Lessons from Elite Sport- How being "Outcome Focused" Can Help You Become More Emotionally Intelligent

Daniel Goleman developed the Emotional Intelligence Framework as a way to identify why someone is successful. The idea was that traditional measures of intelligence, like IQ, was not sufficient in predicting success and therefore another model was needed. The emotional quotient (EQ) was created as a way to measure someones ability to interact with others and it included both awareness and regulation; awareness of your self and others and then the ability to regulate yourself and your relationship with others. This creates 4 skill areas that help someone become more "emotionally intelligent."

This is a powerful model in terms of identifying areas of growth, but actually changing behavior is always the most difficult challenge. Other than getting older and having more experience how do you actually accelerate the change? A former rugby player gave me an insight that I think was useful. Before we get there, I will provide some context and history on the way I approach interactions.\

I was an elite rugby coach for over 20 years, coaching the women at Penn State as well as coaching USA women's teams at the Rio Olympics and 2 World Cups. For most of that time I supported myself by being a leadership and organizational development consultant. This gave me the flexibility to have a successful rugby coaching career but it also allowed me to transfer learnings from elite sport to business and then back again. One of the requirements to be a successful coach in elite sport is the focus on processes. In any team sport it is impossible to control if you win because you cannot control the quality of the opposition. Therefore your focus as a coach has to be on the processes your team follows while they play. There is a great book by Bill Walsh called The Score Takes Care of Itself where he talks about how everything that the 49s did was important as a process, including how the assistants answered the phone!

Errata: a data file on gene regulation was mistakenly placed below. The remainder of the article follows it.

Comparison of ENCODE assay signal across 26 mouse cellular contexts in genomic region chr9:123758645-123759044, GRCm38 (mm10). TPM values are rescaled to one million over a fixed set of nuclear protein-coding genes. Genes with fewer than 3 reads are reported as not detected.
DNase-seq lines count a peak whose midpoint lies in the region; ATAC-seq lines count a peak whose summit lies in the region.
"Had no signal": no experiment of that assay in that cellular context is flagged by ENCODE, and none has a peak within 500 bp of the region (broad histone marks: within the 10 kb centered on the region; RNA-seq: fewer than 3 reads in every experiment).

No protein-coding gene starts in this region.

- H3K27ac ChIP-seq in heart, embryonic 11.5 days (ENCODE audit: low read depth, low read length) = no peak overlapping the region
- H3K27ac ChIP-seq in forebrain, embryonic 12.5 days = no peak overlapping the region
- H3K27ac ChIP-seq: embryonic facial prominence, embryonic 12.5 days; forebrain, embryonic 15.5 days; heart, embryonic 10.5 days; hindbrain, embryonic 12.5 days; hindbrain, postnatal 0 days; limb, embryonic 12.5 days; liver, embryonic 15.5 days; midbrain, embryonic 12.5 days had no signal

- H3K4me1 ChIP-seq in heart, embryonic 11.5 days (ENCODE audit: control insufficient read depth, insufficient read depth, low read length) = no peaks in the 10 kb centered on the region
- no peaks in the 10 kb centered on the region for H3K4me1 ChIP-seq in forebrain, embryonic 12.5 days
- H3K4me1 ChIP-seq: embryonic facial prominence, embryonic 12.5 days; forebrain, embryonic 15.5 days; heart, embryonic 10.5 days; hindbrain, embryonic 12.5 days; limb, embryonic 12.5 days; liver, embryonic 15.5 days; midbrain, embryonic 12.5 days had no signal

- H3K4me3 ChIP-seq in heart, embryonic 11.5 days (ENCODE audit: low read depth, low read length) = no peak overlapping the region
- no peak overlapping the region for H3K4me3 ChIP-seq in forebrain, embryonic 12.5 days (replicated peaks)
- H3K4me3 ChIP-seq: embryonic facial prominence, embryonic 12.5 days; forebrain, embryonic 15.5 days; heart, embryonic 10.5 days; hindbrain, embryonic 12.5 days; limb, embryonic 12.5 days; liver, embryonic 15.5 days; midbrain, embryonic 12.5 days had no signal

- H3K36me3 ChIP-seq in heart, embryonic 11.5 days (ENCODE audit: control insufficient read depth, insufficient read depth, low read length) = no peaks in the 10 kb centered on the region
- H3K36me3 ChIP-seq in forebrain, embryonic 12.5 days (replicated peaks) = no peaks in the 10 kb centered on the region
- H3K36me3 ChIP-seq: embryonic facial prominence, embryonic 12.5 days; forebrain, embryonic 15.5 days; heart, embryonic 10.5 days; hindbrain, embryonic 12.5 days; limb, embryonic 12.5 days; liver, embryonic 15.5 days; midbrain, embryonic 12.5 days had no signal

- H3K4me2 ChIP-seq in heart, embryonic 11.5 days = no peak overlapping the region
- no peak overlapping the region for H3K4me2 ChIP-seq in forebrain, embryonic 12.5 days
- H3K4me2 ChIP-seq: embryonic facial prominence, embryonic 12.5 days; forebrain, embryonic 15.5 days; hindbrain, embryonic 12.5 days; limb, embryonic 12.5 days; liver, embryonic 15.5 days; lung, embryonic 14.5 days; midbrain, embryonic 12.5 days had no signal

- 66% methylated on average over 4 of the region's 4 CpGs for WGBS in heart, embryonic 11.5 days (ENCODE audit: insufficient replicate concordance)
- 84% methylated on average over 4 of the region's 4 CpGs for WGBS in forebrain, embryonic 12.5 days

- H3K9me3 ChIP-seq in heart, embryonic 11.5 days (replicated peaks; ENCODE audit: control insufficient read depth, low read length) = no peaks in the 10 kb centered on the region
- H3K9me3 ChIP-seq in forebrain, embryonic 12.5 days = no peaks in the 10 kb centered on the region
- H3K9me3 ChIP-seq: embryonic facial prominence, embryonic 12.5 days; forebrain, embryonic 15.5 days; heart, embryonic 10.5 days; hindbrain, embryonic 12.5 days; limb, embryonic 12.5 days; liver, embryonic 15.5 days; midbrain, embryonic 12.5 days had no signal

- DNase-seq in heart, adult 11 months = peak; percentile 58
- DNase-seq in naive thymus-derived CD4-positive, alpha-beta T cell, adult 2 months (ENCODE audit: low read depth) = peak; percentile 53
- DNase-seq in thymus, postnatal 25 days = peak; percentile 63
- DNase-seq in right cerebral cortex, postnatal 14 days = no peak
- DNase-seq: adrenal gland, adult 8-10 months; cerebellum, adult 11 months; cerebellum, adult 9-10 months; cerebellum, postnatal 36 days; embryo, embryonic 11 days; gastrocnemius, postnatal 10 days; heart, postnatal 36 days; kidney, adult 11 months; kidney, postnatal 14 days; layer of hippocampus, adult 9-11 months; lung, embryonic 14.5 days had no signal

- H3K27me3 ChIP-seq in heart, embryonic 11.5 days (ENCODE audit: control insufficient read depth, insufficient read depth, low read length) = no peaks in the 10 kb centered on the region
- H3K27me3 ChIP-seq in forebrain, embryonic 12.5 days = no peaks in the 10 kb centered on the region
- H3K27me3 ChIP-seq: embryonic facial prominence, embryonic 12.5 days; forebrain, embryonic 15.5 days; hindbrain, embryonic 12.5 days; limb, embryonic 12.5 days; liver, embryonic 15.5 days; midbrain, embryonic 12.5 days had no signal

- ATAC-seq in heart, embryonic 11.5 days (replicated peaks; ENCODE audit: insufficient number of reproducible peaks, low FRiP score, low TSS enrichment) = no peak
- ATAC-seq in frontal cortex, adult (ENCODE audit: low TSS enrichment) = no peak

As a coach I focused on the process, but then I began to ask myself how would I know if I was doing a good job. What should the Key Performance Indicators be that were linked to the processes. This is where I began to develop the model of being outcome-focused. As a coach I would set outcomes for a practice, develop activities that would help the players meet that outcome, and then have measures that would identify if that practice was effective. I would review that practice and improve for next time - this became my cycle for continuous improvement.

I brought this approach to being outcome focused to the business side and included it in both my executive coaching practice and the workshops that I deliver. I would ask my coaching clients "what is the outcome?" or "what are you trying to achieve?" and this helped them develop clarity on their next steps. I learned that many people make decisions without having a clear understanding of what they want to accomplish. This approach was particularly useful when considering communication and I created a communication cycle that allowed leaders to manage the interaction with their teams.